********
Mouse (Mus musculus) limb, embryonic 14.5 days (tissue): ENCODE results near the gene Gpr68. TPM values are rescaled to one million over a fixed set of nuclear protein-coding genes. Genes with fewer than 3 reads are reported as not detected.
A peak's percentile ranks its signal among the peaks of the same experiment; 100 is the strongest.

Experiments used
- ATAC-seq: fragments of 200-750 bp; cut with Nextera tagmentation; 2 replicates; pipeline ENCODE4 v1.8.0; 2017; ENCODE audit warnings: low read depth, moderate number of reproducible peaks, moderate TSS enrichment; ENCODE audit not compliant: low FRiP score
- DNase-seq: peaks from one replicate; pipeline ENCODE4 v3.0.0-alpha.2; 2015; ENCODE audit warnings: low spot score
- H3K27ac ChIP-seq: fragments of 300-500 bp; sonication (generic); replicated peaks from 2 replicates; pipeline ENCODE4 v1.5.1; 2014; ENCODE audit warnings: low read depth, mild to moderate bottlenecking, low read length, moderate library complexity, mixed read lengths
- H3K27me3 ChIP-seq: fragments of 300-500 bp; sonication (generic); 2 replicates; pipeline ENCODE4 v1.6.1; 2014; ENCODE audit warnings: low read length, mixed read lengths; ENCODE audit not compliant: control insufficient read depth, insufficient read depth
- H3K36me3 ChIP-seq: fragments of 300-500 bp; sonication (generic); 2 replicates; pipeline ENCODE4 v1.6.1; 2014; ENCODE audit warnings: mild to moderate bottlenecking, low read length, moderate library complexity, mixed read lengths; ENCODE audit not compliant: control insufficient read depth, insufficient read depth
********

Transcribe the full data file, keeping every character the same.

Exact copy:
Mouse (Mus musculus) limb, embryonic 14.5 days (tissue): ENCODE results near the gene Gpr68. TPM values are rescaled to one million over a fixed set of nuclear protein-coding genes. Genes with fewer than 3 reads are reported as not detected.
A peak's percentile ranks its signal among the peaks of the same experiment; 100 is the strongest.

Experiments used
- ATAC-seq: fragments of 200-750 bp; cut with Nextera tagmentation; 2 replicates; pipeline ENCODE4 v1.8.0; 2017; ENCODE audit warnings: low read depth, moderate number of reproducible peaks, moderate TSS enrichment; ENCODE audit not compliant: low FRiP score
- DNase-seq: peaks from one replicate; pipeline ENCODE4 v3.0.0-alpha.2; 2015; ENCODE audit warnings: low spot score
- H3K27ac ChIP-seq: fragments of 300-500 bp; sonication (generic); replicated peaks from 2 replicates; pipeline ENCODE4 v1.5.1; 2014; ENCODE audit warnings: low read depth, mild to moderate bottlenecking, low read length, moderate library complexity, mixed read lengths
- H3K27me3 ChIP-seq: fragments of 300-500 bp; sonication (generic); 2 replicates; pipeline ENCODE4 v1.6.1; 2014; ENCODE audit warnings: low read length, mixed read lengths; ENCODE audit not compliant: control insufficient read depth, insufficient read depth
- H3K36me3 ChIP-seq: fragments of 300-500 bp; sonication (generic); 2 replicates; pipeline ENCODE4 v1.6.1; 2014; ENCODE audit warnings: mild to moderate bottlenecking, low read length, moderate library complexity, mixed read lengths; ENCODE audit not compliant: control insufficient read depth, insufficient read depth